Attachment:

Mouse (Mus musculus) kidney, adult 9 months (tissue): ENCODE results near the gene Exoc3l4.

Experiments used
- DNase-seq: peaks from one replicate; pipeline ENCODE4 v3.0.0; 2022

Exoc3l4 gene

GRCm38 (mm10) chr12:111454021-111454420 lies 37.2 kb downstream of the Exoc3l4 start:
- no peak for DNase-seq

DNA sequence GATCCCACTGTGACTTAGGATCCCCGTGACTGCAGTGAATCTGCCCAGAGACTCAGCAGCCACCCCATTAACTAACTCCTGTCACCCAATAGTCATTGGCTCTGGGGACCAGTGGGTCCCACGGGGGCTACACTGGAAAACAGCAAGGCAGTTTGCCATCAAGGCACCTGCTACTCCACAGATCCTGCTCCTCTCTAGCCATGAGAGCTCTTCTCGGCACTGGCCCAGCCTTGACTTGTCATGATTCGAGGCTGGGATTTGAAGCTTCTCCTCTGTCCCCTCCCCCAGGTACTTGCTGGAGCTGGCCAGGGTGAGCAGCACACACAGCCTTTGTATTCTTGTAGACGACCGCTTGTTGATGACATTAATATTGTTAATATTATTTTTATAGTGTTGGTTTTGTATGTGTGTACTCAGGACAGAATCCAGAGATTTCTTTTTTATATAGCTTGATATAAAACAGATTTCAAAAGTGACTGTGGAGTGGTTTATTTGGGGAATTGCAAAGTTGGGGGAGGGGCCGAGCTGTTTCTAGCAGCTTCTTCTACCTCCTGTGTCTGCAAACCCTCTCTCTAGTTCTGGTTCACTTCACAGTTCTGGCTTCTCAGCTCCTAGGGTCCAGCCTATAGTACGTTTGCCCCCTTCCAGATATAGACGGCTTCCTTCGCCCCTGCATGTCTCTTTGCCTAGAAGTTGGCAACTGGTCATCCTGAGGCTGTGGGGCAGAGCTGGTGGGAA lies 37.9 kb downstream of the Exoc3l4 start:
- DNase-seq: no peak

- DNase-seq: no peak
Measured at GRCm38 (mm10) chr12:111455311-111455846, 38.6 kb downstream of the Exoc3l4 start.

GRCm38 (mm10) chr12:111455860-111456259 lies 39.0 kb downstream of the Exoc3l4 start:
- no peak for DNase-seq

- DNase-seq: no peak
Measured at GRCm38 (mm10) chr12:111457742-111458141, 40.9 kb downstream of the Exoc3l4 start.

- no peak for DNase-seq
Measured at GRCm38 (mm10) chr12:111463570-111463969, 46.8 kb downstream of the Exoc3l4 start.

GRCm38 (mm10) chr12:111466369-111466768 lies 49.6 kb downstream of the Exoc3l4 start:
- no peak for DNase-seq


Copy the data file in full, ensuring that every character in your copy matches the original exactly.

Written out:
Mouse (Mus musculus) kidney, adult 9 months (tissue): ENCODE results near the gene Exoc3l4.

Experiments used
- DNase-seq: peaks from one replicate; pipeline ENCODE4 v3.0.0; 2022

Exoc3l4 gene

GRCm38 (mm10) chr12:111454021-111454420 lies 37.2 kb downstream of the Exoc3l4 start:
- no peak for DNase-seq

DNA sequence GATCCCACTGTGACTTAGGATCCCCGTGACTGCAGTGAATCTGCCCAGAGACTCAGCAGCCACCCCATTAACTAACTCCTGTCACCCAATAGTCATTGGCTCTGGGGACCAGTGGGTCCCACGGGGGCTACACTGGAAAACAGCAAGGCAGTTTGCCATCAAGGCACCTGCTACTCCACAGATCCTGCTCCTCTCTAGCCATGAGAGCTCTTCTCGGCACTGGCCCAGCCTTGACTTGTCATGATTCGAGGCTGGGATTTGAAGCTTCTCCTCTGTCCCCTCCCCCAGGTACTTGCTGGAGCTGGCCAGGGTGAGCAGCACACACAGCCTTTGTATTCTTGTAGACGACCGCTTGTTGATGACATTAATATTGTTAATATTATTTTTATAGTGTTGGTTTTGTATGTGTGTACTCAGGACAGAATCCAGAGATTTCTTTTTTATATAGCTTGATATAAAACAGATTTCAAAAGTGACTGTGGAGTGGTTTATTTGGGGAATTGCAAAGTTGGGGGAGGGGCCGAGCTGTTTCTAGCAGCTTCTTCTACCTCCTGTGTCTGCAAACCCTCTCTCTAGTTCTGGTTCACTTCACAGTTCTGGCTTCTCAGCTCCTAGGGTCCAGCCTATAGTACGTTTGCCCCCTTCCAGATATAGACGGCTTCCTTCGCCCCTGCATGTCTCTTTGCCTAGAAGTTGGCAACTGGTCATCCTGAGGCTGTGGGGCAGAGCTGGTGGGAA lies 37.9 kb downstream of the Exoc3l4 start:
- DNase-seq: no peak

- DNase-seq: no peak
Measured at GRCm38 (mm10) chr12:111455311-111455846, 38.6 kb downstream of the Exoc3l4 start.

GRCm38 (mm10) chr12:111455860-111456259 lies 39.0 kb downstream of the Exoc3l4 start:
- no peak for DNase-seq

- DNase-seq: no peak
Measured at GRCm38 (mm10) chr12:111457742-111458141, 40.9 kb downstream of the Exoc3l4 start.

- no peak for DNase-seq
Measured at GRCm38 (mm10) chr12:111463570-111463969, 46.8 kb downstream of the Exoc3l4 start.

GRCm38 (mm10) chr12:111466369-111466768 lies 49.6 kb downstream of the Exoc3l4 start:
- no peak for DNase-seq